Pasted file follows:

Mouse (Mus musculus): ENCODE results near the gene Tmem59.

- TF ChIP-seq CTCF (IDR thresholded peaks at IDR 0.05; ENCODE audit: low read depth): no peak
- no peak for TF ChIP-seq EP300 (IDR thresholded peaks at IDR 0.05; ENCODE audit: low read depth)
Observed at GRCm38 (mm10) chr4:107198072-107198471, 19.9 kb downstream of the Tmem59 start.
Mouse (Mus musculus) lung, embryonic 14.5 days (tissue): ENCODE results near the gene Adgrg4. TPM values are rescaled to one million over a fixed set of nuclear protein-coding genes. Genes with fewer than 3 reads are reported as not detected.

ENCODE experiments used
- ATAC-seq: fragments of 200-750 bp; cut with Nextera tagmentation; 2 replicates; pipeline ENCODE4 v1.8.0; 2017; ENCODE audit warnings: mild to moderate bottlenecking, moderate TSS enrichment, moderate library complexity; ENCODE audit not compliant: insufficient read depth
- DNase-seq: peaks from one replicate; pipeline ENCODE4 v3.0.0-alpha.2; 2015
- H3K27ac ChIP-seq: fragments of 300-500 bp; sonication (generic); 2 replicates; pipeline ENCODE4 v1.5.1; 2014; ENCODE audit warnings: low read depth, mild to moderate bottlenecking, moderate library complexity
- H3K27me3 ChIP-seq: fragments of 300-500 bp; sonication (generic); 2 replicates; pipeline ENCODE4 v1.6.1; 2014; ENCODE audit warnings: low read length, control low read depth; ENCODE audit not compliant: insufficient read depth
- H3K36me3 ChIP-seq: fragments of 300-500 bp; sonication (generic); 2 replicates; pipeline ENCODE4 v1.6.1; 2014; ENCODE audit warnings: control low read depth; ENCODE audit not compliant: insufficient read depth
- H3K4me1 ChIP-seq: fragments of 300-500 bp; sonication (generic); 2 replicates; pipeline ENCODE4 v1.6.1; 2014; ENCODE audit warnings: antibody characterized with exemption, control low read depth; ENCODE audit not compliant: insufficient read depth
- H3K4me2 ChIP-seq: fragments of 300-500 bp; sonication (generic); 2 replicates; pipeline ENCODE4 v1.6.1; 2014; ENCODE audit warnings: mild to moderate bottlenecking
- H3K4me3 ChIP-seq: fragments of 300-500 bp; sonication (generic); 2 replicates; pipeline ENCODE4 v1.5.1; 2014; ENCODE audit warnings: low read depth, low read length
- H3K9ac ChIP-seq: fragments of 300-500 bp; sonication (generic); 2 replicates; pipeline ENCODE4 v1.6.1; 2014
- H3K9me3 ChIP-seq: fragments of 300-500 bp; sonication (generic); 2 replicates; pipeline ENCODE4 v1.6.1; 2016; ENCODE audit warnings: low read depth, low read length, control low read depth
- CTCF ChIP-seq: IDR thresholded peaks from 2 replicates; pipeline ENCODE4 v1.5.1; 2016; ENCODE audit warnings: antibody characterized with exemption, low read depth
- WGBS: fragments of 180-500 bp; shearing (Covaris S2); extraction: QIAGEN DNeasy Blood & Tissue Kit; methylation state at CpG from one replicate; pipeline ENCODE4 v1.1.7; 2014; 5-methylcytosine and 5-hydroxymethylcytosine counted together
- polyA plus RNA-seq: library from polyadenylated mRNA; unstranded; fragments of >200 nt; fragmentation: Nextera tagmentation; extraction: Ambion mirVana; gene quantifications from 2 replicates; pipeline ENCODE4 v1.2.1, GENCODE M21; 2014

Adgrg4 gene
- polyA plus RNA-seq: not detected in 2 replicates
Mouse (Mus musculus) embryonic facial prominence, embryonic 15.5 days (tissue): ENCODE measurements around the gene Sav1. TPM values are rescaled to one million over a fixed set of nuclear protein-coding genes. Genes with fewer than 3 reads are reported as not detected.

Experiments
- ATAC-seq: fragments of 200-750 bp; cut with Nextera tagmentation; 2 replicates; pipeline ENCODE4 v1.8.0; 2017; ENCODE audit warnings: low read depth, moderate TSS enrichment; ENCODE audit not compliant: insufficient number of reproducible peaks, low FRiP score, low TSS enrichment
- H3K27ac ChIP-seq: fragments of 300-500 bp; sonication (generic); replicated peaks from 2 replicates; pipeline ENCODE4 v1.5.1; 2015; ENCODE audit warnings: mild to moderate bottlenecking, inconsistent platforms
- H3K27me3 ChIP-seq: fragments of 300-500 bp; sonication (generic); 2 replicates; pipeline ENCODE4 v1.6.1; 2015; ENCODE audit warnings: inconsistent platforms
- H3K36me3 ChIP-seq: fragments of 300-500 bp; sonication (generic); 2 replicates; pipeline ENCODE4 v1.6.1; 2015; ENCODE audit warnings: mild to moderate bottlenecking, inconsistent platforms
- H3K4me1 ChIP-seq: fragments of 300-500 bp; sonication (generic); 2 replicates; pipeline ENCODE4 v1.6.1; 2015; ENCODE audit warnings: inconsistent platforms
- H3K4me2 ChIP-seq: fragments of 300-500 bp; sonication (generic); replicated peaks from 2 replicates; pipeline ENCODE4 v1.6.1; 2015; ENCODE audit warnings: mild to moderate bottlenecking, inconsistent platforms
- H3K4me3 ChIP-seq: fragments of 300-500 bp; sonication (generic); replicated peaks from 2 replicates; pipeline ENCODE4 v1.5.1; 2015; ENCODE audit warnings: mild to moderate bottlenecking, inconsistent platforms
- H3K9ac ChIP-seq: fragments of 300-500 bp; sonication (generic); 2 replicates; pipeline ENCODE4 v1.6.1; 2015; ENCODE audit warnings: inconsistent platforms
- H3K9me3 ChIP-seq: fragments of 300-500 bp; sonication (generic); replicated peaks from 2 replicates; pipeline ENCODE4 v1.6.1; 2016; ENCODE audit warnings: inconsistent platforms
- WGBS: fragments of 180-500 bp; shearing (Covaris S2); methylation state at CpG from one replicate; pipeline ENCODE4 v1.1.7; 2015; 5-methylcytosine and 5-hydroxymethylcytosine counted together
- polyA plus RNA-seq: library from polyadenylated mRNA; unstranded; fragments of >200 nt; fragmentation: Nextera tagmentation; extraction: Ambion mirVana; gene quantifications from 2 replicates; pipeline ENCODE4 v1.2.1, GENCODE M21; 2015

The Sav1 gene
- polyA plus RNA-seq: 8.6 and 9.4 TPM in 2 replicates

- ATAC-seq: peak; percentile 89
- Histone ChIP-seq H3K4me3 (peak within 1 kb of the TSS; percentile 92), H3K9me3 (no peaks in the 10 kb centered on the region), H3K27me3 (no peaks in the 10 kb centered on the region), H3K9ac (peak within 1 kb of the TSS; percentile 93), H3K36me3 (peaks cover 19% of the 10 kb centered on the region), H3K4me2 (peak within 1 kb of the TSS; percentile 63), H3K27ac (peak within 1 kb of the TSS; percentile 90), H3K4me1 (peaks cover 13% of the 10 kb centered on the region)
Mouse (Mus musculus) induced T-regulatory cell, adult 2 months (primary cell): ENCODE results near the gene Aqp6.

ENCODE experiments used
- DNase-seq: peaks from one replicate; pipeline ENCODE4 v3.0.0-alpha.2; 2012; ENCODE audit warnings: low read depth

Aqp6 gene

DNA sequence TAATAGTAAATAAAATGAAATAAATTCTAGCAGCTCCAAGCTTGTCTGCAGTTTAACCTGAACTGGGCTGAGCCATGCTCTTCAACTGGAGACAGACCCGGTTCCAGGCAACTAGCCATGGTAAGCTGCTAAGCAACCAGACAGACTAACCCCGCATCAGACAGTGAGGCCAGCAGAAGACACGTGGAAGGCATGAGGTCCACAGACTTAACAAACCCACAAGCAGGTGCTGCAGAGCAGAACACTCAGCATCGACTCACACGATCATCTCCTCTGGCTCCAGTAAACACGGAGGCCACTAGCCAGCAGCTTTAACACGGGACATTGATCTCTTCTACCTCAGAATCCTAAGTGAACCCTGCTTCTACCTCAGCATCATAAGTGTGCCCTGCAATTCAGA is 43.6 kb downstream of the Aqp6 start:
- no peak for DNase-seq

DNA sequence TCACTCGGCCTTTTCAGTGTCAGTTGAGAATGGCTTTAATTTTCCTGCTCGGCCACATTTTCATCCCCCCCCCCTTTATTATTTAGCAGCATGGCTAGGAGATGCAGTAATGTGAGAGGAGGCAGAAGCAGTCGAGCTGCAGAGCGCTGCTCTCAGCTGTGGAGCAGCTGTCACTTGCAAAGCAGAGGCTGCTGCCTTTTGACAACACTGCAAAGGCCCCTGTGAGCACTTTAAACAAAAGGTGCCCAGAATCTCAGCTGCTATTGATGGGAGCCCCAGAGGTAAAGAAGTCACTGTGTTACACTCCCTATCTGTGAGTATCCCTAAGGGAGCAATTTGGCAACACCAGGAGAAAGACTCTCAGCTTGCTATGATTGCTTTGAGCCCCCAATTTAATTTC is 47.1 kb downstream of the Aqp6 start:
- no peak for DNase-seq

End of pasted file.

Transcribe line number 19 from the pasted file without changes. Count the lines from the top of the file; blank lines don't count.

- polyA plus RNA-seq: library from polyadenylated mRNA; unstranded; fragments of >200 nt; fragmentation: Nextera tagmentation; extraction: Ambion mirVana; gene quantifications from 2 replicates; pipeline ENCODE4 v1.2.1, GENCODE M21; 2014